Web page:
Strange, confusing days in Japanese parliamentary politics. Plus ça change. A snap general election. A new challenger and her impromptu party. The de facto dissolution of the main opposition party, and a breakaway rump party. An op-ed pining, or warning, of the “death of liberalism”. But the real story is surely the nearly 40 per cent of voters, by some polls, who concede to supporting no party.
The canvassing has been hampered by several days of rain, though the sonic attacks of the election vans have continued regardless, blasting out candidates’ names to residents who go about their daily business, or foisting unwanted pamphlets on to unsuspecting commuters at a local station. For all the talk of Koike’s perceived popularism, and such wild-card policies as “exterminating hay fever” do smack of it (or otherwise, sheer lunacy), the Corbyn or Sanders effect, this ain’t.
The far left is not silent either and, despite ostensibly opposing the entire system of Japanese capitalism, participating in the election. Ikuma Saitō, the head of the Chūkaku-ha iteration of the student league Zengakuren, is standing for a seat in Tokyo 8th district, facing up against Nobuteru Ishihara, who hails from an established political clan and has eight victories in a row under his belt. To Ishihara’s LDP conservatism, Saitō is advocating a number of radical policies, not least abolishing the irregular employment that is now the bread and butter of neoliberal Japan, doing away with consumption tax, cancelling the 2020 Olympics, repealing the 2015 state security legislation and dismantling the public security police. His list of ten policies concludes with a call to form a workers’ party in Japan and, almost as a finale, to throw Prime Minister Abe and Governor Koike in prison. These proposals are striking enough in their own right, but let’s focus rather on the identity signals being emphasised in his campaign.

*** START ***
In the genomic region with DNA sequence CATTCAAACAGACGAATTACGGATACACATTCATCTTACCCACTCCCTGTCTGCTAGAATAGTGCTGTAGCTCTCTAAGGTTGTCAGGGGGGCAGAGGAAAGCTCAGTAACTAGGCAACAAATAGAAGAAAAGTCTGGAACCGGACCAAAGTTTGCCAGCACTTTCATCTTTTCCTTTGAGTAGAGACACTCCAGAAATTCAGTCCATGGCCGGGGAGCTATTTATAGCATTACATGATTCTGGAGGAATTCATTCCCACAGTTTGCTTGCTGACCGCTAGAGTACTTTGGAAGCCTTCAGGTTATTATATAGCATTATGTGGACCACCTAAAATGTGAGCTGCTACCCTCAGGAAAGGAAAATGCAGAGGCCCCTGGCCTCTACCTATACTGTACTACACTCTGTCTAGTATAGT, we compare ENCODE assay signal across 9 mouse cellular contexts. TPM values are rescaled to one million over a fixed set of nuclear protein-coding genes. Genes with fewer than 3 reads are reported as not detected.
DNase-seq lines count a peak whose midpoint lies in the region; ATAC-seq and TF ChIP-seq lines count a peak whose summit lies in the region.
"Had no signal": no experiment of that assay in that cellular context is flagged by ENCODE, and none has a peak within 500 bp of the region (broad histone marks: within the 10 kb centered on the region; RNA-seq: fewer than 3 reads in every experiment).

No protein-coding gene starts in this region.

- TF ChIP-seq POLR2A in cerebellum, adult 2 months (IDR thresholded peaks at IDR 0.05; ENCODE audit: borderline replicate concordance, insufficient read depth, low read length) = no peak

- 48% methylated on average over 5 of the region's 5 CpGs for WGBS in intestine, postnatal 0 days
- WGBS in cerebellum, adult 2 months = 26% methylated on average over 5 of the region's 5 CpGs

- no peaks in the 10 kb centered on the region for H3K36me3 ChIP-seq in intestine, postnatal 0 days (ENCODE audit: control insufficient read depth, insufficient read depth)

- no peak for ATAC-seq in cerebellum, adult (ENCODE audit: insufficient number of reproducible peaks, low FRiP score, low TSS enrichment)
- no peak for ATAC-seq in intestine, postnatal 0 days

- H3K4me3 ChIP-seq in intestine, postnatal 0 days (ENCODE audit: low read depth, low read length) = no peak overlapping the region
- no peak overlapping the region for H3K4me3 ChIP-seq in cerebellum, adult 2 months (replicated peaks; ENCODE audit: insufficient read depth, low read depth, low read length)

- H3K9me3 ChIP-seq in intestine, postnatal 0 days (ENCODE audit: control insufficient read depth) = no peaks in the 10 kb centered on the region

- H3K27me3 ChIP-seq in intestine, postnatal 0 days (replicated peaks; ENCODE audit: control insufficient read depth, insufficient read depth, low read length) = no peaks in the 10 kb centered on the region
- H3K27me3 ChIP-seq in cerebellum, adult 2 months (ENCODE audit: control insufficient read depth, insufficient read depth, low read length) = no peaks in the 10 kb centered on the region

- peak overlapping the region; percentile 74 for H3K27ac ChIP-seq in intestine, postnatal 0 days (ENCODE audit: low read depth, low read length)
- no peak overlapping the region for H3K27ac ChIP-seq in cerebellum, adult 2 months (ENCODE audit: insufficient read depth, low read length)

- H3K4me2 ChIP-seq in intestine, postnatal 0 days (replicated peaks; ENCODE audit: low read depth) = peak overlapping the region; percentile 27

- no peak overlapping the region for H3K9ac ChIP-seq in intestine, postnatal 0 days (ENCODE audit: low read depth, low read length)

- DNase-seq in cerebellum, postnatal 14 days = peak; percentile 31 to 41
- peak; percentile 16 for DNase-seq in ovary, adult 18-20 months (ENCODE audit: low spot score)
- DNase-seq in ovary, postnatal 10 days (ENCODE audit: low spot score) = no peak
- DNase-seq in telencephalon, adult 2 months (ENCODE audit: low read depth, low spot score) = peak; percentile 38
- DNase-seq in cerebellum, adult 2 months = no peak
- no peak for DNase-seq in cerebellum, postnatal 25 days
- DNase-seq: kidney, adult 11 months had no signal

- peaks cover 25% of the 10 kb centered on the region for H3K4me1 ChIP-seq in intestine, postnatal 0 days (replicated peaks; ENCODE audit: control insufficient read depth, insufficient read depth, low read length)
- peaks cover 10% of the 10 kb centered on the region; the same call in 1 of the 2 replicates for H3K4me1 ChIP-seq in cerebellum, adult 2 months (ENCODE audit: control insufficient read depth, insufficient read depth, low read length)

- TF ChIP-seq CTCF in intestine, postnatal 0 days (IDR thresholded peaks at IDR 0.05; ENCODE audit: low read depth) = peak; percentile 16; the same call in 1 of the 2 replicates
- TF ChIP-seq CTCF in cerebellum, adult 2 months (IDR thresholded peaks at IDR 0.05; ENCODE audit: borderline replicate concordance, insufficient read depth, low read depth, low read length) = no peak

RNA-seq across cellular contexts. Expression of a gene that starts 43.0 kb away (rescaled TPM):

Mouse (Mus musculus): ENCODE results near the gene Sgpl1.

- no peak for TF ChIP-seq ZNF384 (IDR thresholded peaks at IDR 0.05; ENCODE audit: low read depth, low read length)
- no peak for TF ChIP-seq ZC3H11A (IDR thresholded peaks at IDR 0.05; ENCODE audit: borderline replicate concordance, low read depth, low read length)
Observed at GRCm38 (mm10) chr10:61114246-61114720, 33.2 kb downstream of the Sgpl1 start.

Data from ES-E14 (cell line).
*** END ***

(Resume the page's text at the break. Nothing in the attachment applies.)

Born in 1988, Saitō is a veteran of the long-running Zengakuren dispute with Hōsei University. Given the credentials, the mediation of his campaign through the official Zengakuren and Chūkaku-ha channels is intriguing. Whereas in the past his parent organisation has put forward older activists in the same Suginami ward area such as the lawyer Tatsuo Suzuki and unionist Kunihiko Kitajima, Saitō represents the younger generation of Marxists in Japan. There is a sense here of both fresh blood and fresh approaches, though elements have been ongoing since, for example, the formation of the youth-led anti-nuclear power group NAZEN (Nonukes Zenkoku Network).
Even predating the current one, the election campaigns have gradually become more feminised, unfolding with a more overtly friendly and “pop” character via social media, pamphlets, organ newspapers and the other means of dissemination at the group’s disposal. Dressed often in a smart suit, Saitō’s publicity has leant him a kakkoi (cool) or ikemen (hot guy) look in the Tarō Yamamoto vein that potential voters might not typically associate with a far-left revolutionary group. The campaign’s sound truck is also an affable little vehicle plastered with slogans of “revolution” in bright fonts. From the pink sash and light blue uniforms to the shots of the campaign team greeting the public with smiles, the impression here is of a fun and accessible group of young citizens — and with no Molotov cocktails in sight, notwithstanding the blitz of sensationalist news earlier this year following the arrest of Masaaki Ōsaka. That being said, the slogans and politics are not watered down in any way, shape or form despite the shift in tacks. In this way, the spectator (and prospective voter) consumes a fascinating, yet problematic, oxymoron of soft visuals and hard dogma.
It was relayed to me anecdotally by an insider that Zengakuren has seen some relative growth this year and the police pressure has backed off somewhat after officers’ ham-fisted attempt to engage activists at a rally that resulted in a current lawsuit.
In the wake of Ōsaka and an onslaught of negative press, Zengakuren launched a savvy counterattack: an online charm offensive. It has attempted to build on buzz, expanding on the popularity of certain activists like Tomoko Horaguchi. In particular, its regular YouTube series Zenshin Channel has developed a cult following for its semi-parodic style and sheer eccentricity (surely no one else is making videos like this in Japan!). The online broadcaster Abema TV has often interviewed the activists and recently covered the Saitō campaign. Now the challenge is to go beyond Internet niche or retro novelty to something more sustainable. Voters of Tokyo 8th district, polling day is October 22nd.